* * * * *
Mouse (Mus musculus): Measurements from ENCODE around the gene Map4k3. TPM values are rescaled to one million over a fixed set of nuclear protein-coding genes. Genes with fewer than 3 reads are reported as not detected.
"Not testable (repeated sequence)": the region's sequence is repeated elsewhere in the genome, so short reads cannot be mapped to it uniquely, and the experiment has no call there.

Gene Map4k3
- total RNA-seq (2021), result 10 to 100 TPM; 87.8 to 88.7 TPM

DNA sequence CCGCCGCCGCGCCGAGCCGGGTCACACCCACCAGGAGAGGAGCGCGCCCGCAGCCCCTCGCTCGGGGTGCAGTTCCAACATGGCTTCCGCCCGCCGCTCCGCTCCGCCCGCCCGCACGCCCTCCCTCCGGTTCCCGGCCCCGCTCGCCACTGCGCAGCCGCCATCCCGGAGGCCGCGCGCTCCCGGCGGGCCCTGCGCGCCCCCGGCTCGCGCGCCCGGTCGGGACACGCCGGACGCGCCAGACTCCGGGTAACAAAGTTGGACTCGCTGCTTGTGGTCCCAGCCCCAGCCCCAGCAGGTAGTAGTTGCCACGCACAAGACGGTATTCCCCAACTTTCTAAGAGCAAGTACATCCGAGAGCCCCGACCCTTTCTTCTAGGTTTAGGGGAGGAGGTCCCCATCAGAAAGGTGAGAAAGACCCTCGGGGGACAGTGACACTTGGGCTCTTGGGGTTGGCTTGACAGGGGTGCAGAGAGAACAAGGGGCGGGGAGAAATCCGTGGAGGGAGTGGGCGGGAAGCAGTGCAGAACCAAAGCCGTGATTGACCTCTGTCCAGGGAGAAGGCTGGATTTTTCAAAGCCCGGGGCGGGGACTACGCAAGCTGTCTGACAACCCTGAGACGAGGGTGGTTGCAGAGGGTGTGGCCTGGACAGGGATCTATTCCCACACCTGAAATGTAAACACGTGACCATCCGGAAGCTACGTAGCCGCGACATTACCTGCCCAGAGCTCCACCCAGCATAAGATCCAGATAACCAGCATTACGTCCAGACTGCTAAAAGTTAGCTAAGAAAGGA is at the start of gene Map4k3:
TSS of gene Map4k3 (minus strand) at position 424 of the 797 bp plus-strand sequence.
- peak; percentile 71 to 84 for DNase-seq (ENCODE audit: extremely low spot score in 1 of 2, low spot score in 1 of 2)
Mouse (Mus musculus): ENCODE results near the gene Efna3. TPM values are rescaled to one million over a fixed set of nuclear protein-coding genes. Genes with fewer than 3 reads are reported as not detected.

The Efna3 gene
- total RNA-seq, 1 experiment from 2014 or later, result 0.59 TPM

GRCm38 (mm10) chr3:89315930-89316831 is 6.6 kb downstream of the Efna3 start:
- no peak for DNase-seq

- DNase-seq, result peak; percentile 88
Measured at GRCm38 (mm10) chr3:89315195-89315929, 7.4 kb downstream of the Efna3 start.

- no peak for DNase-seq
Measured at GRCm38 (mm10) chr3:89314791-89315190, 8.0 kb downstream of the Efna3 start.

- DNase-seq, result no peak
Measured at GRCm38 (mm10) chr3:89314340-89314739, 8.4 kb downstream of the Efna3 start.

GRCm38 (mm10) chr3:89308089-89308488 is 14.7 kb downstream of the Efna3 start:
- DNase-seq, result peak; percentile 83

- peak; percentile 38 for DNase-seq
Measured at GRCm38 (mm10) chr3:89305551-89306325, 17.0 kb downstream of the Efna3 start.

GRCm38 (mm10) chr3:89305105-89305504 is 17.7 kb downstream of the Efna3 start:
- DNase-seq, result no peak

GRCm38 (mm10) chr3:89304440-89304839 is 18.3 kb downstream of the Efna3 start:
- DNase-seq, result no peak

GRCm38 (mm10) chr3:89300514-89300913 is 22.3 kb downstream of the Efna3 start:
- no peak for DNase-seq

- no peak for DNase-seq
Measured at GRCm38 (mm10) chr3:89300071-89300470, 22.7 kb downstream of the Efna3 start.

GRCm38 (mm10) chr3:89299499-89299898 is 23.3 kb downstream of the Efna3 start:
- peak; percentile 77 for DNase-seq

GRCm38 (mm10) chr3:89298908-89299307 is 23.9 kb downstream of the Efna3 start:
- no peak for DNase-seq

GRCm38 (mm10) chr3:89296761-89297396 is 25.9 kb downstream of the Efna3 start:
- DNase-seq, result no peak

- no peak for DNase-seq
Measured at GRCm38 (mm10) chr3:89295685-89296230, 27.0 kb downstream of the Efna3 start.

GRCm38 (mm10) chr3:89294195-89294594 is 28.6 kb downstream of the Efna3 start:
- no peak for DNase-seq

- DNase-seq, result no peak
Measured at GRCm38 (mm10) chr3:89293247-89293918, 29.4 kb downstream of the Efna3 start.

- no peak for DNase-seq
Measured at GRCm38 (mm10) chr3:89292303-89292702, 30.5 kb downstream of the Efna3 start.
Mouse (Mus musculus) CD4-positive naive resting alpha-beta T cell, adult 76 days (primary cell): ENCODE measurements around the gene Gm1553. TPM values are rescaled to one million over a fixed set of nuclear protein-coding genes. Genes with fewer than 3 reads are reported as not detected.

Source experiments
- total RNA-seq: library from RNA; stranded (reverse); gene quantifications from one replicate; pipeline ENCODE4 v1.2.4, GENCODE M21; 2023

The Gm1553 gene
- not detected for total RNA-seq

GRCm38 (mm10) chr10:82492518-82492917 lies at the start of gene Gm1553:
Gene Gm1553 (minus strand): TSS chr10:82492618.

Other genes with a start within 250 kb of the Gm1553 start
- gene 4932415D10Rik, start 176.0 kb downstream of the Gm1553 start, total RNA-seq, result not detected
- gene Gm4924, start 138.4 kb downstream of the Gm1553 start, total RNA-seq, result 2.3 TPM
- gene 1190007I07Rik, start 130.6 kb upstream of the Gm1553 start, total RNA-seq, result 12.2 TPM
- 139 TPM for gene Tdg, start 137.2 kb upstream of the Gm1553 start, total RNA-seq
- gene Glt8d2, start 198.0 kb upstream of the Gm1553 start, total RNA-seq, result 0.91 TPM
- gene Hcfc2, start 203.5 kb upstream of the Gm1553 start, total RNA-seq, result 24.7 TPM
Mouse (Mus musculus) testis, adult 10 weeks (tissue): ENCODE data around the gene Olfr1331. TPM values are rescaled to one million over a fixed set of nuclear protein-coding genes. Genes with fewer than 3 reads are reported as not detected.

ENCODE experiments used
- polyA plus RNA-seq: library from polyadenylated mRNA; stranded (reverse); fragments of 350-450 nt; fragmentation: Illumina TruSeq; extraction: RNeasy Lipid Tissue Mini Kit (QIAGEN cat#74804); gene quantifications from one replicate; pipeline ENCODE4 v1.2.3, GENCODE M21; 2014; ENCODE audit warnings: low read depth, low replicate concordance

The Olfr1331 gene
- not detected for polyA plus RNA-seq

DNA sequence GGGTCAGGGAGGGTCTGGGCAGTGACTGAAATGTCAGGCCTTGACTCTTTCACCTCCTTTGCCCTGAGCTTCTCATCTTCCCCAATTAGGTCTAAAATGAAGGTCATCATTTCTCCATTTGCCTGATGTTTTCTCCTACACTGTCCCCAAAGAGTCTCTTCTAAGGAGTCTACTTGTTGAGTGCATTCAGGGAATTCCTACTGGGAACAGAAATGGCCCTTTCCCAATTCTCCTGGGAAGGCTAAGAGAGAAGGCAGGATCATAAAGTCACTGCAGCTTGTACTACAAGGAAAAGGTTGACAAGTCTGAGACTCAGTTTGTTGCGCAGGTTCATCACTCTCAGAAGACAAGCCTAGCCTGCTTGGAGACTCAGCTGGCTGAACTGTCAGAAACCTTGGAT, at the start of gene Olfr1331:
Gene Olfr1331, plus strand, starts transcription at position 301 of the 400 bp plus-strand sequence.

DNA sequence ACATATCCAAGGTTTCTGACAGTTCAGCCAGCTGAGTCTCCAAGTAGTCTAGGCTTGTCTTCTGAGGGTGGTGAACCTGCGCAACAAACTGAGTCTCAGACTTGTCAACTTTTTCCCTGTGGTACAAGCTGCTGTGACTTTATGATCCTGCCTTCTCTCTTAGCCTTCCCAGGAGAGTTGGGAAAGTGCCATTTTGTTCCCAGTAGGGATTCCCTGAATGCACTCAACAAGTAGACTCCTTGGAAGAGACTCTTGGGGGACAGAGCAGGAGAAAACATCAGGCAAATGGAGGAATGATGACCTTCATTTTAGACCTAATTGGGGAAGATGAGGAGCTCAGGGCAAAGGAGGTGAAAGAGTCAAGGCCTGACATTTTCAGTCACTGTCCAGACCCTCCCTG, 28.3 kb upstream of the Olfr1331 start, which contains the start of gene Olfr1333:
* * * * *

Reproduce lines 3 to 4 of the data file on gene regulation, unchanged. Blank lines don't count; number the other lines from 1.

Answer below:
Gene Map4k3
- total RNA-seq (2021), result 10 to 100 TPM; 87.8 to 88.7 TPM